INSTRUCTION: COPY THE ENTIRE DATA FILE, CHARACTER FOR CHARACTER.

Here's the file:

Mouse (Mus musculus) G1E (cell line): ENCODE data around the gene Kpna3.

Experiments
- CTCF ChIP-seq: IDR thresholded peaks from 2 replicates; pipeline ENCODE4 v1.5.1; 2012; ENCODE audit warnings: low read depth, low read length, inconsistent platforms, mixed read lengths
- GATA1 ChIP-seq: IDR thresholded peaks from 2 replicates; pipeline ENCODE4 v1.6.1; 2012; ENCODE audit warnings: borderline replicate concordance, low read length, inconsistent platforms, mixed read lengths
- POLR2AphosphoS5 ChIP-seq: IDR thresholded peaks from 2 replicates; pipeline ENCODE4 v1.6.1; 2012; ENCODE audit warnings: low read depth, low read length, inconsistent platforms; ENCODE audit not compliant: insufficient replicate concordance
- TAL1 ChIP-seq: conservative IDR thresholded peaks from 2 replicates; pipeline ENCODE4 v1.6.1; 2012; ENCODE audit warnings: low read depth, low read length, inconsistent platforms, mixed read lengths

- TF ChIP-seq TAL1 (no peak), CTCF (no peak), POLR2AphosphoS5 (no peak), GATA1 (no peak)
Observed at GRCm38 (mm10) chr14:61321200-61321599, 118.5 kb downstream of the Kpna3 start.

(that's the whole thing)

Mouse (Mus musculus) G1E (cell line): ENCODE data around the gene Kpna3.

Experiments
- CTCF ChIP-seq: IDR thresholded peaks from 2 replicates; pipeline ENCODE4 v1.5.1; 2012; ENCODE audit warnings: low read depth, low read length, inconsistent platforms, mixed read lengths
- GATA1 ChIP-seq: IDR thresholded peaks from 2 replicates; pipeline ENCODE4 v1.6.1; 2012; ENCODE audit warnings: borderline replicate concordance, low read length, inconsistent platforms, mixed read lengths
- POLR2AphosphoS5 ChIP-seq: IDR thresholded peaks from 2 replicates; pipeline ENCODE4 v1.6.1; 2012; ENCODE audit warnings: low read depth, low read length, inconsistent platforms; ENCODE audit not compliant: insufficient replicate concordance
- TAL1 ChIP-seq: conservative IDR thresholded peaks from 2 replicates; pipeline ENCODE4 v1.6.1; 2012; ENCODE audit warnings: low read depth, low read length, inconsistent platforms, mixed read lengths

- TF ChIP-seq TAL1 (no peak), CTCF (no peak), POLR2AphosphoS5 (no peak), GATA1 (no peak)
Observed at GRCm38 (mm10) chr14:61321200-61321599, 118.5 kb downstream of the Kpna3 start.